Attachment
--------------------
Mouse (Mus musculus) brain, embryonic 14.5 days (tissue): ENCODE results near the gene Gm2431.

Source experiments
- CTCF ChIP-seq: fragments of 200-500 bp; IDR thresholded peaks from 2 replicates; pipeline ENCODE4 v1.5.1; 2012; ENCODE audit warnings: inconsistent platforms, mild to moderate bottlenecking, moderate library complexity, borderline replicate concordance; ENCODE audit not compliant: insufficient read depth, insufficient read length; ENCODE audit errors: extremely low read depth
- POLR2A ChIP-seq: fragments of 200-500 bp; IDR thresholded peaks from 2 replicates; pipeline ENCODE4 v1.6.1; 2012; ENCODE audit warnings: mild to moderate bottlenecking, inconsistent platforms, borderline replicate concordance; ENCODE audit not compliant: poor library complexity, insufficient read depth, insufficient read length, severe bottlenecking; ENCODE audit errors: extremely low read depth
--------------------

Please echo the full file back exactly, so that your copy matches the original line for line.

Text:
Mouse (Mus musculus) brain, embryonic 14.5 days (tissue): ENCODE results near the gene Gm2431.

Source experiments
- CTCF ChIP-seq: fragments of 200-500 bp; IDR thresholded peaks from 2 replicates; pipeline ENCODE4 v1.5.1; 2012; ENCODE audit warnings: inconsistent platforms, mild to moderate bottlenecking, moderate library complexity, borderline replicate concordance; ENCODE audit not compliant: insufficient read depth, insufficient read length; ENCODE audit errors: extremely low read depth
- POLR2A ChIP-seq: fragments of 200-500 bp; IDR thresholded peaks from 2 replicates; pipeline ENCODE4 v1.6.1; 2012; ENCODE audit warnings: mild to moderate bottlenecking, inconsistent platforms, borderline replicate concordance; ENCODE audit not compliant: poor library complexity, insufficient read depth, insufficient read length, severe bottlenecking; ENCODE audit errors: extremely low read depth